From cherry blossoms to drum dances and eco tourism, there is much to see and do on the many islands of Okinawa.
1 Cherry blossoms — in January
Escape the crowds (and inflated prices) of cherry blossom season in mainland Japan - cherry blossom viewing is much more relaxed in Japan's southern-most prefecture. There are no sake-soaked picnics on blankets of blooms here; Okinawans prefer to wander along streets and paths lined with the flowering trees. And because subtropical Okinawa is closer to Taiwan than Tokyo, it's also the first place in Japan to get cherry blossoms, between mid-January and early February. One of the best viewing spots is the floodlit 700-year-old Nakijin Castle, which opens at night during cherry blossom season. okinawastory.jp.
Okinawa comprises more than 160 islands, 49 of them inhabited, stretching 1000 kilometres south-west from Kyushu to Taiwan. Twenty-five of the islands are accessible by plane or ferry: the 14 Kerama islands (which include Okinawa Island), the four Miyako islands and, only 120 kilometres from Taiwan, the seven Yaeyama islands (such as the jungle-clad Iriomote Island; Ishigaki Island, famous for its beef; and Taketomi Island, which has well-preserved Okinawan villages). JAL's Okinawa Island Pass has flights between five of the main islands for just $93 a sector. okinawastory.jp/en
3 Canaan Slow Farm
One of the best places to experience Okinawa's relaxed pace is Canaan Slow Farm, a new organic cafe and eco-stay guesthouse on Okinawa Island's north-west coast. It also hosts WOOFers (Willing Workers on Organic Farms, a worldwide movement where people volunteer at organic farms in exchange for food and board).
Ancestor worship is big in Okinawa and the mother of all ancestors, literally, is the goddess Amamikyo, who came down to earth at Kudaka Island, off the south-eastern tip of Okinawa Island. From there, she flew to nearby Sefa-utaki, the most sacred site in Okinawa and one of Okinawa's nine World Heritage-listed sites; it's a peacefully eerie forest setting where two house-size boulders lean against each other to form a triangular cave you can walk through for a view of Kudaka Island.
It wasn't by chance that Mr Miyagi in the Karate Kid movies came from the Okinawa chain of islands. Karate originated in Okinawa - known as the Ryukyu Kingdom until it became part of Japan in 1879 - when the Ryukyu king banned weapons, forcing locals to defend themselves with their bare hands. It spread to mainland Japan in the early 1900s, then to the rest of the world, but Okinawa remains the best place to learn authentic karate-do (literally "way of the open hand"). Murasakimura cultural village in Yomitan has English-speaking instructors; a one-hour lesson costs $26 including a stiff white outfit and the novice's white belt. facebook.com/oshukaisohonbu.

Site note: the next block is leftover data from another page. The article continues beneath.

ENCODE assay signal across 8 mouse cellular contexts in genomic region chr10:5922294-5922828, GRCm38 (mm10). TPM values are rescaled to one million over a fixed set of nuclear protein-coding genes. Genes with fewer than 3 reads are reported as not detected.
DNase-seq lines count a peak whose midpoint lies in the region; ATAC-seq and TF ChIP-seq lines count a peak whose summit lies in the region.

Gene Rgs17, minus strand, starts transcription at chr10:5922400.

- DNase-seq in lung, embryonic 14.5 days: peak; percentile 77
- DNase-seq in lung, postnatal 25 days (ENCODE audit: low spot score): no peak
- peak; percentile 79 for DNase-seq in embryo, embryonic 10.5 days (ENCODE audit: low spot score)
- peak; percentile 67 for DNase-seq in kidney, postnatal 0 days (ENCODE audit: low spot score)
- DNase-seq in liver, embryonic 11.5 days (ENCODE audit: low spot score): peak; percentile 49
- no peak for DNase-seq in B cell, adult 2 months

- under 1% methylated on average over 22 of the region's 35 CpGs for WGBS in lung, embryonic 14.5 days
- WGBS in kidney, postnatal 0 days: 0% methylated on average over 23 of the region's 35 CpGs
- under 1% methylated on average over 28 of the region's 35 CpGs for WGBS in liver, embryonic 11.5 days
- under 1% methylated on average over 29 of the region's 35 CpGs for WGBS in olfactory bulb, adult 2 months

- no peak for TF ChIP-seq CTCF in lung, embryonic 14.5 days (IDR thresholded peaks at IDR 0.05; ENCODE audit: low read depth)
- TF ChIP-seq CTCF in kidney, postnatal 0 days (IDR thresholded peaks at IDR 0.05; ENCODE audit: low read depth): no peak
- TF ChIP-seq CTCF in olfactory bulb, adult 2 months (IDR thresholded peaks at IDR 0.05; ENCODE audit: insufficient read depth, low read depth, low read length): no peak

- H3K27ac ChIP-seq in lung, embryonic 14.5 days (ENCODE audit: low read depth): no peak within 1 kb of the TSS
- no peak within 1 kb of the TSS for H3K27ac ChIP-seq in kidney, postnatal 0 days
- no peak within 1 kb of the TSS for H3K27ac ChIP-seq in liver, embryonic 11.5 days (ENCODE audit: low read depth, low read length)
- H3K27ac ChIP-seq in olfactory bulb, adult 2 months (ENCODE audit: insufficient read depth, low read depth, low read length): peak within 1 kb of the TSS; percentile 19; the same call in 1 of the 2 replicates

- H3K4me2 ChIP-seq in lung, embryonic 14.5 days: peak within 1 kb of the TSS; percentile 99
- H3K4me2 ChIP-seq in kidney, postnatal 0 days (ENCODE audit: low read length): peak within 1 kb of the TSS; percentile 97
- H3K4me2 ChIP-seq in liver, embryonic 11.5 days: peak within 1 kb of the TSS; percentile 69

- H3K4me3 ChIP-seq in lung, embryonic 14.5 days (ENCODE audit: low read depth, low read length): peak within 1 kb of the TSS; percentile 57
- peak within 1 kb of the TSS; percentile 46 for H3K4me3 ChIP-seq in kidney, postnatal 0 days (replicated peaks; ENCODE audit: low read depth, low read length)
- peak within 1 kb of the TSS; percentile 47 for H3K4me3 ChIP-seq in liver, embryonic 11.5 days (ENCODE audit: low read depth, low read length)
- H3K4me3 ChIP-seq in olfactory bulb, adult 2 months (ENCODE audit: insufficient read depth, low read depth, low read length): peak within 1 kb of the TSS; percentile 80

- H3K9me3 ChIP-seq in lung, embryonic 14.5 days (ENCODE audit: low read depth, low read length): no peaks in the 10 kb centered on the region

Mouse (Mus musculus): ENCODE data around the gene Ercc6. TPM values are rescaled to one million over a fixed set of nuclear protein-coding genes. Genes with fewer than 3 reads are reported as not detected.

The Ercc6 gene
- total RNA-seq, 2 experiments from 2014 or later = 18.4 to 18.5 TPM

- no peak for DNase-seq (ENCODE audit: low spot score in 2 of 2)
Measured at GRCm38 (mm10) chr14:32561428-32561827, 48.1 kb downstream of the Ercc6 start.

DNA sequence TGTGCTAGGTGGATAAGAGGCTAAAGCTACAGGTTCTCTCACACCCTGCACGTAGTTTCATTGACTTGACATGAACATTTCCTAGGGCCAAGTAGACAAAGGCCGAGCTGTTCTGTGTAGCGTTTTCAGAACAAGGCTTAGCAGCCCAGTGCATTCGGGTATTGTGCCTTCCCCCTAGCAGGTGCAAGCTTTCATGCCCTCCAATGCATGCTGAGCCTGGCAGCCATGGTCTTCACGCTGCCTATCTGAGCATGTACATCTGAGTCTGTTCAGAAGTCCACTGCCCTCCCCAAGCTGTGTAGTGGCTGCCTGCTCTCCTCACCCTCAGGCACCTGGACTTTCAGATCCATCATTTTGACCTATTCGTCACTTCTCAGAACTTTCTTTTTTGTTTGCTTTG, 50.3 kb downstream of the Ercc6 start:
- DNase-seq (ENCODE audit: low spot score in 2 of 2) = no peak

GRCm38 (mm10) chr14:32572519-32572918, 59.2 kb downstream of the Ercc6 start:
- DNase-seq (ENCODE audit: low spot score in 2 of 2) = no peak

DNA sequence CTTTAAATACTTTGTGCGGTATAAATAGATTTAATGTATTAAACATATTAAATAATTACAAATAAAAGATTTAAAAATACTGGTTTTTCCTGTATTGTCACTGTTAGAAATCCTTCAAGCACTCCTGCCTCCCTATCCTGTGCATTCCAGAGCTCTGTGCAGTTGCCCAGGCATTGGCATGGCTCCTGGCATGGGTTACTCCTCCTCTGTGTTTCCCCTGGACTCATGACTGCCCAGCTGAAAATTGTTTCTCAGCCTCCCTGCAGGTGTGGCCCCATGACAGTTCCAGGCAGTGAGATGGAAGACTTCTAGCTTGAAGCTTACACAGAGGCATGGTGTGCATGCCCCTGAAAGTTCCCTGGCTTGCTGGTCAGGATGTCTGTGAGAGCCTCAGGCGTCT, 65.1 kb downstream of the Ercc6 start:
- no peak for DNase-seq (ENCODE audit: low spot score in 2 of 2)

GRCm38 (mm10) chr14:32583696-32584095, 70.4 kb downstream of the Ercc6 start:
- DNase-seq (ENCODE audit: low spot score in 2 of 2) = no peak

Okinawa's diving is hard to beat, with warm water (up to 30 degrees in summer), visibility up to 40 metres and marine life galore. The Kerama islands and Ishigaki Island are famous for their manta rays, Miyako Island has Japan's largest coral reefs and you can dive with more than 100 hammerhead sharks off Yonaguni Island (January-March). Yonaguni, which is a 90-minute flight from Naha, also has mysterious underwater ruins discovered only in 1987 and believed to be an 8000-year-old temple. reefencounters.org.
7 Kokusai Street
If Okinawa is Japan's Hawaii, Naha (population 320,000) is its Honolulu. A stroll along the main drag, Kokusai Street ("International Street"), reminds you that Okinawa is also Japan's top domestic tourism destination, attracting 6 million Japanese tourists a year. This palm tree-lined street, which closes to traffic on Sundays, has a dizzying array of souvenir shops, restaurants, bars and market stalls. Typical souvenirs include Ryukyu glass, shisa (see below) and Hawaiian-style "aloha" shirts called kariyushi or happiness shirts. naha-navi.or.jp.
8 Churaumi Aquarium
The highlight of Churaumi Aquarium in central Okinawa is standing in front of Kuroshio Sea tank (named after the warm ocean current that flows north beside Okinawa like a Japanese Gulf Stream) watching thousands of fish, big and small, including three whale sharks. It's like watching a living movie screen: the glass wall is 22.5 metres high, 8.5 metres wide and 60 centimetres thick (though one wonders whether a tank 35 metres long, 27 metres wide and 10 metres deep can be roomy enough for an 8.5-metre whale shark). Admission costs $18, $13 after 4pm (the aquarium closes at 8pm, March-September). oki-churaumi.jp.
Okinawa's answer to garden gnomes, these Chinese-inspired stone or ceramic dragon-dog-lions can be seen on every gatepost, sometimes on rooftops, too, always in twos - the right one with its mouth open, the left with its mouth closed - to keep evil spirits away.
10 Old ladies
Okinawan women have the longest life expectancy in the world (86 years; Okinawan men live to about 78) and they live the longest in Ogimi. This village in northern Okinawa Island has 139 women (and 33 men) over 90 years of age, and the oldest woman to live here was 114 when she died a few years ago. Want whatever they're having? Order a Longevity Lunch at Emi no mise (literally "Emi's shop"), a restaurant in Ogimi that specialises in set meals of life-prolonging local foods such as seaweed, goya (a cucumber-like vegetable), tofu and turmeric. eminomise.com.